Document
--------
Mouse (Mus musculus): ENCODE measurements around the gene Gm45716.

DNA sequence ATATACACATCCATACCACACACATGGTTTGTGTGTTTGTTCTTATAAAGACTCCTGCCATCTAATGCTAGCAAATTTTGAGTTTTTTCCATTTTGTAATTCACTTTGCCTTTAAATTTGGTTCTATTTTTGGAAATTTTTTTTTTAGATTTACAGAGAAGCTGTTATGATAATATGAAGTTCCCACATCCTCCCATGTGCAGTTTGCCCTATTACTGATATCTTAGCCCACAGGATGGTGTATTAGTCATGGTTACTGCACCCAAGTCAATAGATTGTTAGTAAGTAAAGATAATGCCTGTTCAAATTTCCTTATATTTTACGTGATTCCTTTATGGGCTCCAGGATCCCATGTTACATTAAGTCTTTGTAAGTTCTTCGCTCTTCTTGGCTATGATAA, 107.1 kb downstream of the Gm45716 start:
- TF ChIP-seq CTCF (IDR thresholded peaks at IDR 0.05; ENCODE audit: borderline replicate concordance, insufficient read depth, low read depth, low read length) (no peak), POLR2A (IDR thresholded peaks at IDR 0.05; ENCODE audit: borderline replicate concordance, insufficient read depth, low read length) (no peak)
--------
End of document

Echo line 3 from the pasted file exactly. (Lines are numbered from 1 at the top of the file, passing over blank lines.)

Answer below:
- TF ChIP-seq CTCF (IDR thresholded peaks at IDR 0.05; ENCODE audit: borderline replicate concordance, insufficient read depth, low read depth, low read length) (no peak), POLR2A (IDR thresholded peaks at IDR 0.05; ENCODE audit: borderline replicate concordance, insufficient read depth, low read length) (no peak)